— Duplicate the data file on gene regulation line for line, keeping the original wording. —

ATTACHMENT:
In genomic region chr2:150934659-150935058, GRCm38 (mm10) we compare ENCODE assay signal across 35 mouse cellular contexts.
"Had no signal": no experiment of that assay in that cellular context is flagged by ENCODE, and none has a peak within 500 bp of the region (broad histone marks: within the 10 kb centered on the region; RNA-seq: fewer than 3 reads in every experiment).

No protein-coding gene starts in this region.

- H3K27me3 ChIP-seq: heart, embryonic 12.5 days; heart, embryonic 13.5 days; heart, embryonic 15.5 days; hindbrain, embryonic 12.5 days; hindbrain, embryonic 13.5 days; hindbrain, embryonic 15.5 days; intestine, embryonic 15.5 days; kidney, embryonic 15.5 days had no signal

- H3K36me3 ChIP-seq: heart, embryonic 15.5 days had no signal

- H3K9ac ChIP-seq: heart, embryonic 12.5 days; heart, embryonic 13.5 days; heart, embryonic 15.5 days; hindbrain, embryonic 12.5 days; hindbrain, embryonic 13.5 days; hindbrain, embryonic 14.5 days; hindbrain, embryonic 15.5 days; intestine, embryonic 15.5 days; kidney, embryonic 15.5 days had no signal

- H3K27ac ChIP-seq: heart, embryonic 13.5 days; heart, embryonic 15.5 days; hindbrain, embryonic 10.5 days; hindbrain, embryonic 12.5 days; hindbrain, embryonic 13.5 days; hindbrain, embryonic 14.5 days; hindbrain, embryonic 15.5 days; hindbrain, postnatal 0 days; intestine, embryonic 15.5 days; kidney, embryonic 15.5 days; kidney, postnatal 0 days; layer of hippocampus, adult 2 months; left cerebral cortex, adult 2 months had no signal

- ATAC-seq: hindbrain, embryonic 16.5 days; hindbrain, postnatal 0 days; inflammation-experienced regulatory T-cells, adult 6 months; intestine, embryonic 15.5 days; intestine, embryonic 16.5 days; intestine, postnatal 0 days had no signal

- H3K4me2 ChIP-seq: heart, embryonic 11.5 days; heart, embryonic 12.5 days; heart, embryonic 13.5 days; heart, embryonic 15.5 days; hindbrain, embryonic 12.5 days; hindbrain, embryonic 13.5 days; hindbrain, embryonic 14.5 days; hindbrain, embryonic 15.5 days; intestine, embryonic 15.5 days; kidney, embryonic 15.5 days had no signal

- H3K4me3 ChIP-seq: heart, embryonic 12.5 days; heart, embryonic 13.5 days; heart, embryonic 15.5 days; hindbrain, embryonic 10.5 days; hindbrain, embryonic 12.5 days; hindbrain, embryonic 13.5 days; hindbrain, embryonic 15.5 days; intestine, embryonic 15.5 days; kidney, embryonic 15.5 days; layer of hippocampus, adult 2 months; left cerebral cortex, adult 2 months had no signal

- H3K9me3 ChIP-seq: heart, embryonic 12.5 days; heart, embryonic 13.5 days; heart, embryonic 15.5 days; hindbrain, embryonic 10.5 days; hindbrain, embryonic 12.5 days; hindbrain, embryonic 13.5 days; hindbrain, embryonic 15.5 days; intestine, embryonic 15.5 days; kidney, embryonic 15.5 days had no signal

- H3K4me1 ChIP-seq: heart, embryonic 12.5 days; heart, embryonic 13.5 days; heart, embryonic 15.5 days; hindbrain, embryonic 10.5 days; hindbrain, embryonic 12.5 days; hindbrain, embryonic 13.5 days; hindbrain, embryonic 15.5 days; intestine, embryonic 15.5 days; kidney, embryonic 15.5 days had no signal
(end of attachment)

In genomic region chr2:150934659-150935058, GRCm38 (mm10) we compare ENCODE assay signal across 35 mouse cellular contexts.
"Had no signal": no experiment of that assay in that cellular context is flagged by ENCODE, and none has a peak within 500 bp of the region (broad histone marks: within the 10 kb centered on the region; RNA-seq: fewer than 3 reads in every experiment).

No protein-coding gene starts in this region.

- H3K27me3 ChIP-seq: heart, embryonic 12.5 days; heart, embryonic 13.5 days; heart, embryonic 15.5 days; hindbrain, embryonic 12.5 days; hindbrain, embryonic 13.5 days; hindbrain, embryonic 15.5 days; intestine, embryonic 15.5 days; kidney, embryonic 15.5 days had no signal

- H3K36me3 ChIP-seq: heart, embryonic 15.5 days had no signal

- H3K9ac ChIP-seq: heart, embryonic 12.5 days; heart, embryonic 13.5 days; heart, embryonic 15.5 days; hindbrain, embryonic 12.5 days; hindbrain, embryonic 13.5 days; hindbrain, embryonic 14.5 days; hindbrain, embryonic 15.5 days; intestine, embryonic 15.5 days; kidney, embryonic 15.5 days had no signal

- H3K27ac ChIP-seq: heart, embryonic 13.5 days; heart, embryonic 15.5 days; hindbrain, embryonic 10.5 days; hindbrain, embryonic 12.5 days; hindbrain, embryonic 13.5 days; hindbrain, embryonic 14.5 days; hindbrain, embryonic 15.5 days; hindbrain, postnatal 0 days; intestine, embryonic 15.5 days; kidney, embryonic 15.5 days; kidney, postnatal 0 days; layer of hippocampus, adult 2 months; left cerebral cortex, adult 2 months had no signal

- ATAC-seq: hindbrain, embryonic 16.5 days; hindbrain, postnatal 0 days; inflammation-experienced regulatory T-cells, adult 6 months; intestine, embryonic 15.5 days; intestine, embryonic 16.5 days; intestine, postnatal 0 days had no signal

- H3K4me2 ChIP-seq: heart, embryonic 11.5 days; heart, embryonic 12.5 days; heart, embryonic 13.5 days; heart, embryonic 15.5 days; hindbrain, embryonic 12.5 days; hindbrain, embryonic 13.5 days; hindbrain, embryonic 14.5 days; hindbrain, embryonic 15.5 days; intestine, embryonic 15.5 days; kidney, embryonic 15.5 days had no signal

- H3K4me3 ChIP-seq: heart, embryonic 12.5 days; heart, embryonic 13.5 days; heart, embryonic 15.5 days; hindbrain, embryonic 10.5 days; hindbrain, embryonic 12.5 days; hindbrain, embryonic 13.5 days; hindbrain, embryonic 15.5 days; intestine, embryonic 15.5 days; kidney, embryonic 15.5 days; layer of hippocampus, adult 2 months; left cerebral cortex, adult 2 months had no signal

- H3K9me3 ChIP-seq: heart, embryonic 12.5 days; heart, embryonic 13.5 days; heart, embryonic 15.5 days; hindbrain, embryonic 10.5 days; hindbrain, embryonic 12.5 days; hindbrain, embryonic 13.5 days; hindbrain, embryonic 15.5 days; intestine, embryonic 15.5 days; kidney, embryonic 15.5 days had no signal

- H3K4me1 ChIP-seq: heart, embryonic 12.5 days; heart, embryonic 13.5 days; heart, embryonic 15.5 days; hindbrain, embryonic 10.5 days; hindbrain, embryonic 12.5 days; hindbrain, embryonic 13.5 days; hindbrain, embryonic 15.5 days; intestine, embryonic 15.5 days; kidney, embryonic 15.5 days had no signal